Reduced to its bare bones, the underpinning for her claim is that the Act places on the employer an obligation to keep and maintain records, including overtime worked by employees, which obligation may not be discharged by transferring to the employee the burden of keeping accurate records, e. g., Wirtz v. Mississippi Publishers Corp., 364 F.2d 603, 607 (5th Cir. 1966). The employer, according to appellant's testimony having failed to correctly record the actual hours she worked, she claims recovery on the basis of her approximation of actual hours. The employer's obligation to keep records may not be the basis for liability in this instance.
From prior experience the company had developed a piece work norm of the number of assembled units which a homeworker could produce in an eighthour day, and President Baker was frank to say that he would not keep on the payroll a worker who found it necessary to work overtime to complete the norm. Appellant explained that she consistently under-reported hours worked because she recognized that the alternative would be the loss of her job.
The company came forward with substantial evidence explaining how the requisite minimum production had been formulated and that it was both achievable and achieved by its homework employees. There was testimony from several witnesses, including persons doing the same work as appellant, that regularly they could and did produce the required number of units. Appellant's only admissible evidence to the contrary was her own statement that she was not able to meet the norm.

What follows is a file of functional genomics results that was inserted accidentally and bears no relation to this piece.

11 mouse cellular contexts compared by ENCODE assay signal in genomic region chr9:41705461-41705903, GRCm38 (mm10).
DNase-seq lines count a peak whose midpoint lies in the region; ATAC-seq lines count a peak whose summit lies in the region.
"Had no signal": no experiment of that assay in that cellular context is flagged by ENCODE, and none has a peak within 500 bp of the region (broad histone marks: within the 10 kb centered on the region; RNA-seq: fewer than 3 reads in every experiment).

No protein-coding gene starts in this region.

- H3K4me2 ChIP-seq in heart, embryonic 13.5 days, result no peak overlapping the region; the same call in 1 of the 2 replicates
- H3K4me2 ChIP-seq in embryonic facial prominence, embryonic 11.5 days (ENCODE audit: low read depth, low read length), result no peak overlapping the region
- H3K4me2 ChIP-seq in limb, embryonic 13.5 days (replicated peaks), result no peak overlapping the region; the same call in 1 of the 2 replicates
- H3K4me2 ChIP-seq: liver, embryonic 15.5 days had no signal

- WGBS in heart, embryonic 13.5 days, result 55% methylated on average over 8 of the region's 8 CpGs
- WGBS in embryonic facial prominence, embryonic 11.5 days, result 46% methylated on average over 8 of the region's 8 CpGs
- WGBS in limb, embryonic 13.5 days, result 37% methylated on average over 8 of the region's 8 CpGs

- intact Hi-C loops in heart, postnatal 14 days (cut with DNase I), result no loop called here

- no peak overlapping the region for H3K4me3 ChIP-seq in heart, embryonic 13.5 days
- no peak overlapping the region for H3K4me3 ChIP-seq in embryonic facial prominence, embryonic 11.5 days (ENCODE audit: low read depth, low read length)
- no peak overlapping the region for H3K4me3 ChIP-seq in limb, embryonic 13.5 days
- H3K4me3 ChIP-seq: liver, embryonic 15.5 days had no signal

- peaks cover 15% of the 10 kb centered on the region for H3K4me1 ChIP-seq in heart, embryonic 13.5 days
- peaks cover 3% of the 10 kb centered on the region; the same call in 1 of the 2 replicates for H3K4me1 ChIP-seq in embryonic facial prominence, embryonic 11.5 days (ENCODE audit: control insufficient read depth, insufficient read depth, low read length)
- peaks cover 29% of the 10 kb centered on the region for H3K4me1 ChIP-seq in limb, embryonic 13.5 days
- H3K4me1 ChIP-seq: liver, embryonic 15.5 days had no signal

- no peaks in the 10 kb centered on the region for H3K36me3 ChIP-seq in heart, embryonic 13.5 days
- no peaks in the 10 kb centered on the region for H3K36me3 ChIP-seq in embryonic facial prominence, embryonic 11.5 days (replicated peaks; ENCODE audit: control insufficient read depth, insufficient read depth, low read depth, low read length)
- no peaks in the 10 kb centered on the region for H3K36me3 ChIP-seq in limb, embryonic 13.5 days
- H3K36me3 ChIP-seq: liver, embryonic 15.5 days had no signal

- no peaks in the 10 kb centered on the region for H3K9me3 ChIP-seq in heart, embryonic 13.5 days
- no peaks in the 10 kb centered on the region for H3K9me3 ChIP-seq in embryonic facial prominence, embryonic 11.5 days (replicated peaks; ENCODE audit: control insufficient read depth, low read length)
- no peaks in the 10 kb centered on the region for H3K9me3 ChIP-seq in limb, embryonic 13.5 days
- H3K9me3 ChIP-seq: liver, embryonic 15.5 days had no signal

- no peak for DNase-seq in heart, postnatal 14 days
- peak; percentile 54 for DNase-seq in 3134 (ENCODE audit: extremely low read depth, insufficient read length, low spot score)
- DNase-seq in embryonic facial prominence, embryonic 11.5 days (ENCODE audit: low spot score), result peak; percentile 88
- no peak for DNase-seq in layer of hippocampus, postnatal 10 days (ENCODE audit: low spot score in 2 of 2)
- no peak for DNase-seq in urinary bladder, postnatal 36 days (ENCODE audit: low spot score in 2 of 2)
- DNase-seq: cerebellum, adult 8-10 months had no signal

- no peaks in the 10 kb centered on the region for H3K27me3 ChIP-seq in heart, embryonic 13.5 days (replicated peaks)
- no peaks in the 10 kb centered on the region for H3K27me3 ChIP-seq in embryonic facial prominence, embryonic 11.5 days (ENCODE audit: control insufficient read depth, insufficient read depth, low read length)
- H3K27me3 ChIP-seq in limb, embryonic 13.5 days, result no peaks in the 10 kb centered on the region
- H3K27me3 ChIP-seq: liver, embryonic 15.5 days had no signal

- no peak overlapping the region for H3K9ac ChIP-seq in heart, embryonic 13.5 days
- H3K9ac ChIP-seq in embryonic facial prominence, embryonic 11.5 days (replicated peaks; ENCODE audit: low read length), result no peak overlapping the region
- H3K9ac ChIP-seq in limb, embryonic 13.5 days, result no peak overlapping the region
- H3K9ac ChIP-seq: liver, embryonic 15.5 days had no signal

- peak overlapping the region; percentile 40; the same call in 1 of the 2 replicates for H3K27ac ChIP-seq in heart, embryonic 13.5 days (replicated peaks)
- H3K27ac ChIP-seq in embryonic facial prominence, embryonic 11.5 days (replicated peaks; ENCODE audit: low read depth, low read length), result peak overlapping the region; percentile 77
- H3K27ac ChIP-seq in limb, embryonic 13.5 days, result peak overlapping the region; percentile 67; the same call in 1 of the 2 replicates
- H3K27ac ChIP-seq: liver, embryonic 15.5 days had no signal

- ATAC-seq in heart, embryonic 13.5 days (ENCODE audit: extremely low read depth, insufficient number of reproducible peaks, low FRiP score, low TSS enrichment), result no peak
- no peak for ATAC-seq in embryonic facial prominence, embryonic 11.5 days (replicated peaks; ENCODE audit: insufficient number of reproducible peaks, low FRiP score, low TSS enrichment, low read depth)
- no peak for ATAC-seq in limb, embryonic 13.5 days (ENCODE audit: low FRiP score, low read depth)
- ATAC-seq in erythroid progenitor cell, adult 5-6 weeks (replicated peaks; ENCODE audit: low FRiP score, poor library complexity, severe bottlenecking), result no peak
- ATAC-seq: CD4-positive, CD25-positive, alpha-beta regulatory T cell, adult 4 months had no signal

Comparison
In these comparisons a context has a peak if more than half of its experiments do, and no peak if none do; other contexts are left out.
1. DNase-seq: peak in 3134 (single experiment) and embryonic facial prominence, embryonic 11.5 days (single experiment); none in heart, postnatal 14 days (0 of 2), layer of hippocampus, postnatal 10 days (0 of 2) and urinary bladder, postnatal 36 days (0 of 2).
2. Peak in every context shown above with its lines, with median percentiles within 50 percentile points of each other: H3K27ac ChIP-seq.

The fact that the employer utilizes a minimum required production is not alone enough to impose employer liability to an industrial homeworker who, in order to maintain her job, understates the number of hours worked. The regulations recognize that piece rates are permissible, subject to attainment of the hourly minimum wage. There is no evidence that this employer's norm was not being achieved by workers in general or that the employer otherwise knew or should have known that it was not achievable by workers in general or this worker in particular. There was no evidence that the employer required the entry of false reports of hours worked, but rather appellant concedes that no supervisory person, including Baker, the one-man management for the company, ever told her to do so. There is no evidence that the company in any manner encouraged workers to falsely report (unless we were to infer an illegal or improper encouragement from the mere existence of a norm, which we decline to do), and no evidence that it knew or should have known that appellant, unable to perform up to the employer's standard, was giving false information to conceal that fact in order to hold on to her job.
On the narrow facts of this case, the court correctly granted a directed verdict on the basis that the appellant was estopped and could not profit from her own wrong in furnishing false data to the employer. Walling v. Woodruff, 49 F.Supp. 52 (M.D.Ga.1942); Mortenson v. Western Light & Telephone Co., 42 F.Supp. 319 (S.D.Iowa, 1941). See also Dollar v. Caddo River Lumber Co., 43 F.Supp. 822 (W.D.Ark.1941).